Do You Need Social Media?
The rise of online social media over the past two decades has been characterised by constant change and a seemingly never-ending stream of new ‘must-have’ services.
It's no surprise that many organisations struggle to take advantage of it, are overwhelmed by it, or become disheartened from their experience of it. So much has been written about the power of social media - good and bad, often with terminology that seems to be deliberately exclusive - that it has become marketing's double-edged sword. Is the reward worth the risk? Can social media *really* be of benefit to your business?
The short answer is yes. Absolutely.
We all know how prevalent these tools are in everyday life (you may well be checking your notifications while reading this). The average Internet user spends two hours a day checking and updating their accounts, and this pattern of usage has been on an upward trend since the early 2000s. Organisations who have adapted a coherent social media strategy see measurable benefits - efficiency savings, speed of communication, lead generation - all of which contribute to revenue.
Where to start
Your starting point should be the foundations that underpin your strategy - developing a strong online brand identity, and working on the creation of a pool of unique, repurposeable content that demonstrates your expertise in your sector. The development of this content, through on and offline publishing, combined with promotion and interaction on social networks, are the beginnings of establishing a social audience for your brand - one that will stay loyal and view you as a voice of authority within your field. The end result? When you speak, people listen.
Numbers don't count, influence does
There is a misconception that follower numbers or page likes are what makes a profile successful. Volume is important, but you should remember that all social media accounts started with the same audience number - zero - and setting arbitrary targets is not in itself a useful benchmark. Don't chase numbers for their own sake: remember, the initial steps are:
· online brand development
· content creation
· content delivery
If you focus on these, you will find your business becomes more relatable, meaning the goal of becoming an influencer within your field comes ever closer. It does takes time to get social media 'right', as there are no defined rules for success - after all, every business is different and needs to approach social media with achievable goals, but here are some takeaways that can speed you on your way...
Some Do’s and Don’ts
1: Content isn't just words. Twitter and Facebook limit your visible text volume, and the old cliché of a picture speaking a thousand words has never been more valid - only now you can replace a picture with an infographic, animated GIF, video... you get the idea.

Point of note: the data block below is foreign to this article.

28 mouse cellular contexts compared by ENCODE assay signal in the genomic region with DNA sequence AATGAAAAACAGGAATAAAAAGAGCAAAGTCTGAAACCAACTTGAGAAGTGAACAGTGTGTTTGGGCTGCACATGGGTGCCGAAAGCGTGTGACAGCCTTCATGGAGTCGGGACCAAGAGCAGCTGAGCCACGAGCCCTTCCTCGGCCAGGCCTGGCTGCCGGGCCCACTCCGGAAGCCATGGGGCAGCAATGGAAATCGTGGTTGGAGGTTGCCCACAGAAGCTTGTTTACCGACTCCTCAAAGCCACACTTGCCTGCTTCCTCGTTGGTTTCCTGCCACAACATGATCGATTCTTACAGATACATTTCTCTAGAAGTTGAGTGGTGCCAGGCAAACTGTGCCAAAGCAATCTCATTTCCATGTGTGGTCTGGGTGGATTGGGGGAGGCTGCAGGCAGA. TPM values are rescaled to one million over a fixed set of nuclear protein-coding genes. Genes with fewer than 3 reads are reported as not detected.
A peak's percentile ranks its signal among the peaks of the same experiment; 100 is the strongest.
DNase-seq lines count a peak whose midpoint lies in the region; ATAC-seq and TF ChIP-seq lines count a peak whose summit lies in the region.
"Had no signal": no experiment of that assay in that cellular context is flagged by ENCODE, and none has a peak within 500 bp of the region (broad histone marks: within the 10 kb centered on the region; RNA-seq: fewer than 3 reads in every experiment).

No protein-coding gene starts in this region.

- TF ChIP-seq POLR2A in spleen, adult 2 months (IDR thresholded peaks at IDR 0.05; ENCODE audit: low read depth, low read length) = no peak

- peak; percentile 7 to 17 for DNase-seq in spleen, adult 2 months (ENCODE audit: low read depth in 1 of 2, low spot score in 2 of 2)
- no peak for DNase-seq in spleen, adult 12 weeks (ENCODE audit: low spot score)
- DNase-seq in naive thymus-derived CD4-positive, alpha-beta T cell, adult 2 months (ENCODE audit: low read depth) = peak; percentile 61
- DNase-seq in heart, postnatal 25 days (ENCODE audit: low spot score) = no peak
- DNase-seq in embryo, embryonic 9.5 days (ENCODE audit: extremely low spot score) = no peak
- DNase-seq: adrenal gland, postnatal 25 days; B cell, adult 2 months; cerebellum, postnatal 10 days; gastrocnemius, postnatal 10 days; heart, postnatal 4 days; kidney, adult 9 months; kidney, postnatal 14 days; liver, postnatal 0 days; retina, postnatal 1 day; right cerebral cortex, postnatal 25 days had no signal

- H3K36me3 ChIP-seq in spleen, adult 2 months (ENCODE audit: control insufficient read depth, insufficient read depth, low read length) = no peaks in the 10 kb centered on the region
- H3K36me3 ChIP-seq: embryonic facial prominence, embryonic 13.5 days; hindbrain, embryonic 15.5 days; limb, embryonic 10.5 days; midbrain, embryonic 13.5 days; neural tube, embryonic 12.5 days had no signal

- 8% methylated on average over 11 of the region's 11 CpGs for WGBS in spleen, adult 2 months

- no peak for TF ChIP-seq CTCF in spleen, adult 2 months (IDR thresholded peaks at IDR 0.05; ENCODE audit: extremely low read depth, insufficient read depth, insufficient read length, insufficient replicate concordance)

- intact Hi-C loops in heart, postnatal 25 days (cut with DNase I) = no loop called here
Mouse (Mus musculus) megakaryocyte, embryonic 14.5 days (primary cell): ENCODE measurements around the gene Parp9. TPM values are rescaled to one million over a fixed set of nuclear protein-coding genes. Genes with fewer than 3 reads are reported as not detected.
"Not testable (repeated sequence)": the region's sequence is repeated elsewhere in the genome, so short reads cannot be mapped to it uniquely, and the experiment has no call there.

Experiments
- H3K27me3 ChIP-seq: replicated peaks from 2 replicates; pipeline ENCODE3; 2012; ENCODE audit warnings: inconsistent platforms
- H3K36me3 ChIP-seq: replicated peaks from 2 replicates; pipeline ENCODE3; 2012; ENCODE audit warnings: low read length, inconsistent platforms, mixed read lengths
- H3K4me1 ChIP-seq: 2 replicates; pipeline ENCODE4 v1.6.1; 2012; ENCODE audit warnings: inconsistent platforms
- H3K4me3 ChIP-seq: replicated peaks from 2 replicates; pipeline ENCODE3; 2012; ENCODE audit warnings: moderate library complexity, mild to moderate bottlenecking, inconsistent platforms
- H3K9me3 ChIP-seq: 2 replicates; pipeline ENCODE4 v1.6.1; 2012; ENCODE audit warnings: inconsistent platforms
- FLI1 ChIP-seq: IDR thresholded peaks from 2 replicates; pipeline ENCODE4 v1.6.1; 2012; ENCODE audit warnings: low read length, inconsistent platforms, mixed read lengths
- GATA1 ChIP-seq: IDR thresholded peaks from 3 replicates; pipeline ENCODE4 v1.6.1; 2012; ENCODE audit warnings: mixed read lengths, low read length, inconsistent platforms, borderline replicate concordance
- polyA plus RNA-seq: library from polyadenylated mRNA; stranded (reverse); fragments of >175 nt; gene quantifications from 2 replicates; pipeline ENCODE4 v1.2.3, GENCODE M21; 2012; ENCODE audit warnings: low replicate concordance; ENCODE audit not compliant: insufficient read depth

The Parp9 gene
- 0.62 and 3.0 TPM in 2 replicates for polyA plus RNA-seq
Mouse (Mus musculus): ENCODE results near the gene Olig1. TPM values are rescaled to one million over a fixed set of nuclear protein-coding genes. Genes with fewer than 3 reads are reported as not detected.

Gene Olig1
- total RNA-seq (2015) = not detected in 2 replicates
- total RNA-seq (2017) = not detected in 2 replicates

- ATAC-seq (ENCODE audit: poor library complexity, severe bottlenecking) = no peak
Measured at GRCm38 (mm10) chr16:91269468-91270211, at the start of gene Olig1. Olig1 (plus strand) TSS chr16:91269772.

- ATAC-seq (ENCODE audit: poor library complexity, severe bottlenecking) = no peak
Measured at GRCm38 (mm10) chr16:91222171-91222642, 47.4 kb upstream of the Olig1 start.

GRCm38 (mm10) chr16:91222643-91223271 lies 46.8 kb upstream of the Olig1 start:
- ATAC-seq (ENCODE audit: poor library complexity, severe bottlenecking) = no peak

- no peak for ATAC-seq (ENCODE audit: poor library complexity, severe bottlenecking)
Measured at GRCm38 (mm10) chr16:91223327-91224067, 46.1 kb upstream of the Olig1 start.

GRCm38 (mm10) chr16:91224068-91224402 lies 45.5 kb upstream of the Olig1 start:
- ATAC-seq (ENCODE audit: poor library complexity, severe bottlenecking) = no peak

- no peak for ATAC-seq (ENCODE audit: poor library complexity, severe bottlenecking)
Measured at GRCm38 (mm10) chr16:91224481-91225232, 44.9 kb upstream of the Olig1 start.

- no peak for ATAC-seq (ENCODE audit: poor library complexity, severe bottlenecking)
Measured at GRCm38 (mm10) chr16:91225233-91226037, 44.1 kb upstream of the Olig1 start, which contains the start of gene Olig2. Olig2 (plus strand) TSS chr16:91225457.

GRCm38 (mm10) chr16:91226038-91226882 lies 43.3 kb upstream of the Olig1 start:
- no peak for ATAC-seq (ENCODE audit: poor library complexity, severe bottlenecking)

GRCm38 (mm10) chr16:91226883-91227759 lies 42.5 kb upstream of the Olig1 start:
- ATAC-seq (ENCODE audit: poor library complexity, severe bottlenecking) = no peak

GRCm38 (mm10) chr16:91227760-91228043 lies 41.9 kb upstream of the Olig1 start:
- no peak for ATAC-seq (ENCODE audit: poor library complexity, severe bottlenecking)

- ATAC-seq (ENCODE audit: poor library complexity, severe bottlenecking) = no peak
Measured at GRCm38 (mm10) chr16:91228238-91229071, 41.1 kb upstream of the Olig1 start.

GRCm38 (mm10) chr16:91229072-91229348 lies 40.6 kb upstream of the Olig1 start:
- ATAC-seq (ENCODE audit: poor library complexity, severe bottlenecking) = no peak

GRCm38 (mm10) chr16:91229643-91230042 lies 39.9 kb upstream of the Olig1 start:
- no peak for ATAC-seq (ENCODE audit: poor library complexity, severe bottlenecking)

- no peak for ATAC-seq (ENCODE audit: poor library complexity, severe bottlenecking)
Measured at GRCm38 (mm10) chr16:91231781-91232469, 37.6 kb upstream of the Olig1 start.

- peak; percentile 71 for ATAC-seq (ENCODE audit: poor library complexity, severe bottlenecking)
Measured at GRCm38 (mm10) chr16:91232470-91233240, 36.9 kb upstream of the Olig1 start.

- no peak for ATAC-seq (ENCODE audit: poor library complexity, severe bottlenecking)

2: Promote your credentials. To be thought of as an expert, you need to demonstrate that you *are* one. The real-world accomplishments of your business will lend credibility to your online profile.
3: Don't view social media in isolation - it should be holistically integrated with your existing marketing, enabling you to acquire and retain an audience who will listen to you both on and offline.
4: Don't make it hard for yourself. Start out by using the platform you feel most comfortable with, as this will be where your interaction is at its most natural and sincere.
5: Be social! Engage with your followers - encourage interaction, listen and respond to feedback, cross-promote relevant industry information... and watch your audience grow. Identify key figures in your industry and engage with them too - their interaction (a visible form of endorsement) helps consolidate your *own* legitimacy.
6: Remember - don't chase numbers for their own sake. It's very easy to go down the rabbit hole with social media and become distracted by the buzz of new stories *unrelated to your aims*. Stay focused on your industry and business objectives - your followers will thank you for staying on-message.
Falling under the influence
Thought leader, influencer... terms like these are part of that exclusive terminology we mentioned at the start of this post, so let's look at this in a slightly different way. There are people out there looking for help. You're in a position to help them, but at the moment you don't speak to each other. Perhaps, if you introduced yourself and listened to what they had to say, they'd ask you to help them. And who doesn't want that?